Cannabis companies tread carefully at music festivals

TORONTO — Beyond the beer tents and poutine trucks at last weekend’s Field Trip music festival in Toronto, concertgoers got a taste of what many cannabis brands hope is a step towards the future of live music sponsorship.

A fair distance from the event’s two stages, representatives for licensed producer Tweed Inc. were prepared to talk everything pot and pending legalization in Canada. They handed out free swag and plugged a contest for tickets to see Imagine Dragons in concert. Behind them, a social media photo opportunity drew adults and children alike to pose with a giant sign carrying an ambiguously suitable greeting: “Hi.”

It wasn’t exactly the loudest way for Tweed to declare its ambitions of becoming one of the country’s biggest weed players, but as legalization nears, most cannabis companies don’t want to rock the boat with the government. Only a few have signed major sponsorship deals that could throw their name in lights and draw the ireof regulators who could impose stricter enforcement.

Federal marketing laws are still hazy under Bill C-45, the proposed Cannabis Act, and that has many weed companies playing it safe during this year’s festival season, to the disappointment of event organizers.

“Music festivals are anxious to tap into that money,” said Neill Dixon, founder of the O’Cannabiz Conference and Expo, and head of Canadian Music Week in Toronto.

“Everybody is just being super cautious right now. They’re putting their toe in the water and edging their way in. There’s a lot of confusion in the marketplace and no clear delineation about what these companies can or can’t do.”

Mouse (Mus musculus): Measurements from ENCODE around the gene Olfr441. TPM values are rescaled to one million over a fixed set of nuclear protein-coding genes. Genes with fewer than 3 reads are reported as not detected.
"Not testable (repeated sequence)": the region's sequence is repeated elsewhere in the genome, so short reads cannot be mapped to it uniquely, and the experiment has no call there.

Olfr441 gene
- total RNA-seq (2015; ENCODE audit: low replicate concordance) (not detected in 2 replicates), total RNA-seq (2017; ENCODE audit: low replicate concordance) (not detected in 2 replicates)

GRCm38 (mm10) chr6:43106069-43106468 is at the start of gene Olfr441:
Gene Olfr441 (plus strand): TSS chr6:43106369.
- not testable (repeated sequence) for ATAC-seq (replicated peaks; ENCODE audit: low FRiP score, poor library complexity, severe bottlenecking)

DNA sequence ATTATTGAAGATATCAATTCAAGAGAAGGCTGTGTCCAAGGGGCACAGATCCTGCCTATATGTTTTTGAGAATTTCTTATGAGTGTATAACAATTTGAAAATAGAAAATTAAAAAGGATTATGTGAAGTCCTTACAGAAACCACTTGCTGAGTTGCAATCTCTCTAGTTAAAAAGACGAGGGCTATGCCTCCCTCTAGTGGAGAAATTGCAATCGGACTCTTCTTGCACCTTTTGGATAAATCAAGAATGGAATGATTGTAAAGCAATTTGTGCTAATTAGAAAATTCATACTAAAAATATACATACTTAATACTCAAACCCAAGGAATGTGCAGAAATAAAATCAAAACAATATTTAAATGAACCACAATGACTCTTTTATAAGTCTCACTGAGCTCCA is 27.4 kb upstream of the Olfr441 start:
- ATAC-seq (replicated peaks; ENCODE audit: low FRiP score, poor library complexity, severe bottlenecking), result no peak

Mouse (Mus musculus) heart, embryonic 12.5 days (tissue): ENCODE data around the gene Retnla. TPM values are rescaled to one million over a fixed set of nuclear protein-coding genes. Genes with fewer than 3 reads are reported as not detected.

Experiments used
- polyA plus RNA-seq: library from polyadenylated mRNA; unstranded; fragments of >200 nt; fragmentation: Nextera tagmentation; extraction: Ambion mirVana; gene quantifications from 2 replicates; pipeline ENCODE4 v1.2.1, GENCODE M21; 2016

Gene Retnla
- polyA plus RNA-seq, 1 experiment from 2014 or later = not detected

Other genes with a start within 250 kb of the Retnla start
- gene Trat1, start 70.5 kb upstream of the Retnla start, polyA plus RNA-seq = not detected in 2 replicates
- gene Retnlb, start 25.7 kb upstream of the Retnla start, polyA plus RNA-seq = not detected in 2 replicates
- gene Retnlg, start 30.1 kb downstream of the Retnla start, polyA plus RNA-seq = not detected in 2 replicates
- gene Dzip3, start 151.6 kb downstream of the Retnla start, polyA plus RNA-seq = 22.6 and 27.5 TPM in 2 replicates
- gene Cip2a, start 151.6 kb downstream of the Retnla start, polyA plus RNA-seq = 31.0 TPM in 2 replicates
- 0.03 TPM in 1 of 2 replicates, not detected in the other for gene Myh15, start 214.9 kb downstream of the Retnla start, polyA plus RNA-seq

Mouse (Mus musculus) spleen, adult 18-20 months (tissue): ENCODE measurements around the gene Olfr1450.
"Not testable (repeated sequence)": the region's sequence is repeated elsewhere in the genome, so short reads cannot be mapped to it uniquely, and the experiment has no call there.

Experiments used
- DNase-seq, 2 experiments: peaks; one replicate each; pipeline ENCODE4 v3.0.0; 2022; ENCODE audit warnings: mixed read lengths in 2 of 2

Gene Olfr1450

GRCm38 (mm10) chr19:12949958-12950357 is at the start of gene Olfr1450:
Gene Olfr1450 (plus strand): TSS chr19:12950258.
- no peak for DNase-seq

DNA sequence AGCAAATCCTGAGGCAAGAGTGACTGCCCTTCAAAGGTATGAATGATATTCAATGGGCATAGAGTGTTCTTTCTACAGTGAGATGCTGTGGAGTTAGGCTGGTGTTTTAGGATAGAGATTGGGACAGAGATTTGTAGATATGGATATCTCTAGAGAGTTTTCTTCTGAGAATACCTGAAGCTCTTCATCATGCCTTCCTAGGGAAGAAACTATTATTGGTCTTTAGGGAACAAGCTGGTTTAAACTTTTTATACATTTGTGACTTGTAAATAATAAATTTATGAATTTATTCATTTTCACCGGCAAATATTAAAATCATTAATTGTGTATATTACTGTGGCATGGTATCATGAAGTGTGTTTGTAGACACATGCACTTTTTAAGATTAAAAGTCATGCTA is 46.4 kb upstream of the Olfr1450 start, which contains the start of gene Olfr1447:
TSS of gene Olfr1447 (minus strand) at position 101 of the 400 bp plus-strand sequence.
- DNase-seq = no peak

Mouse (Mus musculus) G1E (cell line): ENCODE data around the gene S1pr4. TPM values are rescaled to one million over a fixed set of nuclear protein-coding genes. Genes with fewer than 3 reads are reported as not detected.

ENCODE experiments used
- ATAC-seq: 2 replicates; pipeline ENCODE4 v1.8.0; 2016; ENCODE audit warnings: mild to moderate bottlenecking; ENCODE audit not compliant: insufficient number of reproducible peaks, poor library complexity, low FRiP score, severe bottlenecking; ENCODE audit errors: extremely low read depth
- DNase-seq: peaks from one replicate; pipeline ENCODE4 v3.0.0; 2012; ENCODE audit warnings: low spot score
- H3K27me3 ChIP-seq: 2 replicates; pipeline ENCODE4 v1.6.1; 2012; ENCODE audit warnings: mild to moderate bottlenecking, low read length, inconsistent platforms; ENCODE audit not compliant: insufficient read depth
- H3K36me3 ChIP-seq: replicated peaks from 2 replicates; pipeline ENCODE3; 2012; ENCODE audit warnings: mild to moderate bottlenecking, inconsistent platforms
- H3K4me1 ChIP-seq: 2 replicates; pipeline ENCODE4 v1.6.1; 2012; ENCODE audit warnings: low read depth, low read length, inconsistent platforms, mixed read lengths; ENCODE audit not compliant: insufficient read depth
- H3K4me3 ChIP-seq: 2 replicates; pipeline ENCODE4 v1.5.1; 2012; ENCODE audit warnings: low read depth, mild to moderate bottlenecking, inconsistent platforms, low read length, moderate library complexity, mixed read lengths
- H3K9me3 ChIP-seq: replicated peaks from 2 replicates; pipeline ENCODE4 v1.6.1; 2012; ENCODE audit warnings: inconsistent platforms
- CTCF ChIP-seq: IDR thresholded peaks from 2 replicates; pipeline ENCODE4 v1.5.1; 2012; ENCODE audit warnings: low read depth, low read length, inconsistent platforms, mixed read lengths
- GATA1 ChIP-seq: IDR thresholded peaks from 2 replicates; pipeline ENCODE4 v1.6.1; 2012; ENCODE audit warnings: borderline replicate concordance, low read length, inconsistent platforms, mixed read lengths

And getting clear answers from the government could take months.

The bill to legalize pot goes to the Senate for a third reading on Thursday, before returning to the House of Commons for another round of scrutiny. If the law is passed, recreational weed isn’t expected to hit shelves until the late summer.

Before that happens, there are questions around what’s permissible for cannabis “sponsorships,” as outlined in the drafted bill.

“I think all of us in the cannabis industry have our lawyers on speed dial, because it’s very confusing times,” said Kerri-Lynn McAllister, marketing officer at Lift and Co., which hosts industry events and offers cannabis education.

“A lot of companies are trying to maximize their opportunities…. They’re trying to create brand awareness now because in the future it’s going to be much harder.”

With summertime considered a key window for generating publicity, some are willing to experiment.

One of the more audacious campaigns comes from Aurora Cannabis, the marijuana company that is “presenting” this year’s North By Northeast music festival. The partnership has the company’s name splashed across festival promotional material and linked to a key venue that serves as both an industry hub and concert space.

The sponsorship is designed to introduce Aurora to audiences through “memorable experiences,” said Shaka Licorish, managing director of Toronto culture at the company.